GE2202: Economy and Space
Capital Flows of the Greek Debt Crisis
Word Count: 1957
Ng Hong Qing (A0093512)
Tutorial Group DE4
The Greek Debt Crisis (GDC) saw the plunge of a country into one of the worst economic disasters it has experienced. Having historically run budget deficits to finance social benefits and policies, Greece has also incurred fairly high levels of public debt. However, the GDC was not an outcome of domestic problems. Following the global financial crisis in 2008, Greece’s core industries of shipping and tourism (i.e. central pillars of its economy) suffered major drawbacks from a general decline in government and consumer spending globally. The declining GDP meant that Greece was likely unable to finance its debt and eventually forced to default. While the economic situation could be salvaged through the execution of unilateral monetary policies, Greece as a member of the European Union (EU) was constrained by policies set by the European Commission and the European Central Bank (ECB). Hence, Greece approached the ECB for assistance, resulting in a bailout plan formulated with the International Monetary Fund (IMF) and the ECB. To expedite the process of granting the bailout and to draft a long-term sustainable budget policy for Greece, the Troika, consisting of the European Commission, the IMF and the ECB was set up. After lengthy deliberations, a new round of austerity measures was announced and the next day, a loan agreement granting €45 billion to Greece in 2010 (with more funds to be made available later), was struck. Later, two more austerity packages were passed paving the way for Greece to receive additional funds, and opened up the option for the write-down of debt. While the GDC is fundamentally an economic issue (i.e. caused by a prolonged deficit in the government’s budget), it is also inherently a geographical phenomenon. It is how global finance is in fact geographically organized and is structured, flowing through specific channels and actors. It is also through times of crisis that many of us focus and think more critically about the world of finance (Clark, 2005) and this paper seeks to utilize the metaphor ‘Money Flows Like Mercury’ (Clark, 2005) together with the GDC to understand and unpack certain aspects of the crisis, and evaluate its relevance to the crisis. Having provided an overview of the paper and its objectives, the next section will review selected literature in the geography of finance. Section 3 will describe methodologies employed over the course of this paper. Section 4 will highlight the ‘toxic’ aspects of finance, combined with a discussion on why such effects are usually delayed. This is followed by an analysis of how capital flows occur in the context of this crisis tied together through an extension of Clark (2005)’s metaphor of how finance ‘runs together at speed’ in Section 5. Finally Section 6 will review and summarize the main points made, as well as suggest future directions to enhance our understanding of the crisis and the global finance in general. Literature Review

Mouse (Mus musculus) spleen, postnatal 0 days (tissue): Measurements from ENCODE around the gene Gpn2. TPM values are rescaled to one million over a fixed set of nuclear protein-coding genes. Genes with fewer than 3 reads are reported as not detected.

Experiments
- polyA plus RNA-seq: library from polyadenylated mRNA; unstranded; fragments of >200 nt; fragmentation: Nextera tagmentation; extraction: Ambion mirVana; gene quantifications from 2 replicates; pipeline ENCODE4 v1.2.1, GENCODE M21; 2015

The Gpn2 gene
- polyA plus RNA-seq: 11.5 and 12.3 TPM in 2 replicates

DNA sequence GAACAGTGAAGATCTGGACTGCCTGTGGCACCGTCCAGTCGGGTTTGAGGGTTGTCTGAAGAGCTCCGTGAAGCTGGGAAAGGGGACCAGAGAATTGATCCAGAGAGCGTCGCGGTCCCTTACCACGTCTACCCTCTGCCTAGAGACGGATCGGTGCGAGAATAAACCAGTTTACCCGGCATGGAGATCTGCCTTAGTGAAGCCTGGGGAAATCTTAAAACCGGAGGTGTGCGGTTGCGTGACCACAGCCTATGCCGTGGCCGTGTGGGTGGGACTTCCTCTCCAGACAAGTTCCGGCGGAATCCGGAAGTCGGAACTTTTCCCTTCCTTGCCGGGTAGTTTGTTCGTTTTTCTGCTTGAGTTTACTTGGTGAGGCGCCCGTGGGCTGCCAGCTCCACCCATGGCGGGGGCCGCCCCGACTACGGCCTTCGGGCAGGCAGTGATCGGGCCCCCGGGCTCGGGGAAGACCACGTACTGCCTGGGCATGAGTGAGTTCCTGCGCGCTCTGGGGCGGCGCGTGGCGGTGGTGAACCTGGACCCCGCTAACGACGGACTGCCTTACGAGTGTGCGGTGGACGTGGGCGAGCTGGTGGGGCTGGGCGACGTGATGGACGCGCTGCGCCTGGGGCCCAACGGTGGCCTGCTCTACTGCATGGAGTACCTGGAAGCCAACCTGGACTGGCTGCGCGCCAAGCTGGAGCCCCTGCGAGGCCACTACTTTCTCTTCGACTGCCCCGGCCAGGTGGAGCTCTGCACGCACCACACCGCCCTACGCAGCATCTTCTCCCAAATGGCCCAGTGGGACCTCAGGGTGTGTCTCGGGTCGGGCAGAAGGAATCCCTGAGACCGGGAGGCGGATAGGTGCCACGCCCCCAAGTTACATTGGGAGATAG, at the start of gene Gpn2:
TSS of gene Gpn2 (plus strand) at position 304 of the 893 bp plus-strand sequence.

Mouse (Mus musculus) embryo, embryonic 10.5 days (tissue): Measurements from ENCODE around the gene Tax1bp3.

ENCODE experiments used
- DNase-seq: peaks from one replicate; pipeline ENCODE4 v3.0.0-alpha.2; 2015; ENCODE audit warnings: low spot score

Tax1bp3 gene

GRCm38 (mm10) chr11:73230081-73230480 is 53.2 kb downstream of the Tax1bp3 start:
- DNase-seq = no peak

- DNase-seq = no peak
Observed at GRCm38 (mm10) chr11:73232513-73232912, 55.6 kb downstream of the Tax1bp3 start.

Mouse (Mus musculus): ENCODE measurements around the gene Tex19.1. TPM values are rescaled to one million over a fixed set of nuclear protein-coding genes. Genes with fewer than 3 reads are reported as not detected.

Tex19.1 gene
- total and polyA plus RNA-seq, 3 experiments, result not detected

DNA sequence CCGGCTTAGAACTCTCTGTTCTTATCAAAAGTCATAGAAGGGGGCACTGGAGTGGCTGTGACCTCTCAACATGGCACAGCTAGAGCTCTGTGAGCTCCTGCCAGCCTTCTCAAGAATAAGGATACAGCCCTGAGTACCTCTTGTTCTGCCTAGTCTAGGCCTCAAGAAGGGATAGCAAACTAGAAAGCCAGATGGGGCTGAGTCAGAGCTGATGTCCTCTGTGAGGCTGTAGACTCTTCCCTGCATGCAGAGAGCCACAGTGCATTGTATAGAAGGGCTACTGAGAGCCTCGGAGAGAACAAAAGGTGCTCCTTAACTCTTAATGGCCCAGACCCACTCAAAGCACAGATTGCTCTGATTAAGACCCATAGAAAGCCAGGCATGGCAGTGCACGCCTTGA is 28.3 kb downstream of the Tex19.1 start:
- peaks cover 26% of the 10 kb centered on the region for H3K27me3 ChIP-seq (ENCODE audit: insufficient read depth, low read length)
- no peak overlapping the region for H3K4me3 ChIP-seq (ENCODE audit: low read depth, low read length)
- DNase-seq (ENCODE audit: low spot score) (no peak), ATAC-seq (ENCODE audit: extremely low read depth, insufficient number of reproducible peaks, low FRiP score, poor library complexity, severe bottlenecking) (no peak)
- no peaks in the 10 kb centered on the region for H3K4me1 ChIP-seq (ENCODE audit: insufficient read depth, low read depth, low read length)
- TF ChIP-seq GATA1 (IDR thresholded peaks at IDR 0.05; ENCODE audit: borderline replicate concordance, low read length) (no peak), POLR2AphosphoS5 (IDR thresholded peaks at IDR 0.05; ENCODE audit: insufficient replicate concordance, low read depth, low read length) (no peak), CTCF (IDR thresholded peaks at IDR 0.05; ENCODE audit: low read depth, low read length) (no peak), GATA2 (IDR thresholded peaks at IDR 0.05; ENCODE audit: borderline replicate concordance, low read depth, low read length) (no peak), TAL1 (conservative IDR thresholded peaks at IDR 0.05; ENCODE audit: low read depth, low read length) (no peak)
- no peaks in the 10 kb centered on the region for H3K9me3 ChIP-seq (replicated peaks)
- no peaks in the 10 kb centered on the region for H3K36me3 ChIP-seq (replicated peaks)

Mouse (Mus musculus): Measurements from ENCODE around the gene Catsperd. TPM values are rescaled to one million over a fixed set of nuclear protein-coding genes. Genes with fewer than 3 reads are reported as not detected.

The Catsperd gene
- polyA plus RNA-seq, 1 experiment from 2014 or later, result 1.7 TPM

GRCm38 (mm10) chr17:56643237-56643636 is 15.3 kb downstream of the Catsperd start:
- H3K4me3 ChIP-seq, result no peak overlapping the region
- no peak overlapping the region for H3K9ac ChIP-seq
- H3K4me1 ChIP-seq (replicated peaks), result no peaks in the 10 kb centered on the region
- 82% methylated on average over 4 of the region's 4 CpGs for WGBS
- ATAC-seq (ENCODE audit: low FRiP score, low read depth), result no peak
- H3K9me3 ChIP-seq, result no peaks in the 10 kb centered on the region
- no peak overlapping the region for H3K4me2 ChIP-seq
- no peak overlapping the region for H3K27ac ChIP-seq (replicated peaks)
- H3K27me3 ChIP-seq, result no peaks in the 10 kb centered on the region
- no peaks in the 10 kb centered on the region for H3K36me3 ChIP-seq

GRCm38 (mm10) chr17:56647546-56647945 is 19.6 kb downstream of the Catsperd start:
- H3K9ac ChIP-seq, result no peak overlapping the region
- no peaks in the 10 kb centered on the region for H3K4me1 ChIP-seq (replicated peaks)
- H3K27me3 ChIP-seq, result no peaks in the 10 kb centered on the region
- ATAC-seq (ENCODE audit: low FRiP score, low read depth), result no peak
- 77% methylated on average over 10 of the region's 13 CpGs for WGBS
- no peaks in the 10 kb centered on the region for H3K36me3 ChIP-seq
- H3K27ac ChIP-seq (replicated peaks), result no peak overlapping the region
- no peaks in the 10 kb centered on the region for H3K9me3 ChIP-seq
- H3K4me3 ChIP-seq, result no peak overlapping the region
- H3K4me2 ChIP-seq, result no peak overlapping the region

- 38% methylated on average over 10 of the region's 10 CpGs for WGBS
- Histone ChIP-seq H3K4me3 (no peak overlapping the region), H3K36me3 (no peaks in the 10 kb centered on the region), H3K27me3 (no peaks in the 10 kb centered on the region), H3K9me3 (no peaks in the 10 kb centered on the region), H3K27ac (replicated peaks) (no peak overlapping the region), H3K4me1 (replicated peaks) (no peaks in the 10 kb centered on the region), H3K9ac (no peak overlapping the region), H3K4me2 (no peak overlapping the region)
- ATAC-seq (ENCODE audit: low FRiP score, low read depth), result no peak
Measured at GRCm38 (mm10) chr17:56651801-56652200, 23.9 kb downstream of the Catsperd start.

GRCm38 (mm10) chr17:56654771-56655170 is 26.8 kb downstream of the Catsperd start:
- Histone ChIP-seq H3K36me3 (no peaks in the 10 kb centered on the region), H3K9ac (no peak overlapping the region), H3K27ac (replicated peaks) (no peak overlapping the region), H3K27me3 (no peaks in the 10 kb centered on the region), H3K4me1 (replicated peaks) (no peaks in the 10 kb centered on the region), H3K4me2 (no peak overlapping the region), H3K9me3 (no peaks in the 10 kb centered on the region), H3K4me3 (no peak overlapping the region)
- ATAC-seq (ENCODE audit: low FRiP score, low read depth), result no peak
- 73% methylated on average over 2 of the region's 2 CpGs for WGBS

We have become firmly reliant on global finance and its related services in going about our everyday lives and hence with such large impacts, finance has also been extensively researched in academia. Much of it coincided with improvements in communication technologies and its potential in making geography irrelevant in global finance. From this also came a contrary vein of thought that highlighted how locations and spatial characteristics continue to matter in the financial world (Leyshon, 1994). The financial system was recognized as central to management and the circulatory flows of money and capital are deeply intertwined within nations, financial institutions and consumers (Clark, 2005). Consumers became part of the system through pension funds (involuntarily) or as information flooded the market, as savvy individual investors....